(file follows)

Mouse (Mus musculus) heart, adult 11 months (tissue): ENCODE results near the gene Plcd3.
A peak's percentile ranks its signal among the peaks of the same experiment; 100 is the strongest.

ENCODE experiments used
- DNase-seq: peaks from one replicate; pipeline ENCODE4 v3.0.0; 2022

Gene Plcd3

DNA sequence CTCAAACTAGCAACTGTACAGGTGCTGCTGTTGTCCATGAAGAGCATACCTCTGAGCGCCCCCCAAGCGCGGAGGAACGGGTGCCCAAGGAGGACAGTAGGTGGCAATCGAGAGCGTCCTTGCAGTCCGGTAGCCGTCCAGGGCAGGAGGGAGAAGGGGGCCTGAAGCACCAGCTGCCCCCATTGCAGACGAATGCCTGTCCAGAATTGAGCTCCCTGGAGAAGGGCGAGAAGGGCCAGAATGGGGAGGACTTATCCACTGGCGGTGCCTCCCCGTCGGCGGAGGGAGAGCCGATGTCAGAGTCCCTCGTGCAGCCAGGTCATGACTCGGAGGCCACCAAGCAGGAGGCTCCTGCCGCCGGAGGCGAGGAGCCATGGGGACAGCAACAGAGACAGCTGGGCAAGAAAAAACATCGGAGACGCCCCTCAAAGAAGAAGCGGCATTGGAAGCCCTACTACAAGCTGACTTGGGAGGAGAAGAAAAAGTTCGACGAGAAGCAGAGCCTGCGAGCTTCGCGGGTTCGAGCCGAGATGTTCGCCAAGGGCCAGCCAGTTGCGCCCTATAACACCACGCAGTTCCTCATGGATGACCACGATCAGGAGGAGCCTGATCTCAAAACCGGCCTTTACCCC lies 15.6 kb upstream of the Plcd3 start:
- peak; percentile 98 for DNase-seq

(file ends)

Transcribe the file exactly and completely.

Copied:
Mouse (Mus musculus) heart, adult 11 months (tissue): ENCODE results near the gene Plcd3.
A peak's percentile ranks its signal among the peaks of the same experiment; 100 is the strongest.

ENCODE experiments used
- DNase-seq: peaks from one replicate; pipeline ENCODE4 v3.0.0; 2022

Gene Plcd3

DNA sequence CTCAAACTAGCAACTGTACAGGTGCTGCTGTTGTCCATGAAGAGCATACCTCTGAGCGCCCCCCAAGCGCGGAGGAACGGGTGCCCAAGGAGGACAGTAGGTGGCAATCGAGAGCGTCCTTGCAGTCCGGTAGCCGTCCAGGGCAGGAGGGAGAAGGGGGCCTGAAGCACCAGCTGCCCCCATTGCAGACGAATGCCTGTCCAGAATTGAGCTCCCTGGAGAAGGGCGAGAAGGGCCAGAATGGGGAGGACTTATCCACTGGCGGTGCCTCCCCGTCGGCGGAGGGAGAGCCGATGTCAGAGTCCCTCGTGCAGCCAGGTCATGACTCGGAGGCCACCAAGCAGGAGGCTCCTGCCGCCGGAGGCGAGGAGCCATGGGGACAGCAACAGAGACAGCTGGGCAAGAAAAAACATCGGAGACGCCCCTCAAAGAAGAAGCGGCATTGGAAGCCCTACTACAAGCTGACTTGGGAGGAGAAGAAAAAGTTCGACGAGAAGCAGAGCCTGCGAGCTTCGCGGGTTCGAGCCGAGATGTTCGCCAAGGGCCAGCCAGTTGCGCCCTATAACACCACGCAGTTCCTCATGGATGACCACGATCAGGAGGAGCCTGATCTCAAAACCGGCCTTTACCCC lies 15.6 kb upstream of the Plcd3 start:
- peak; percentile 98 for DNase-seq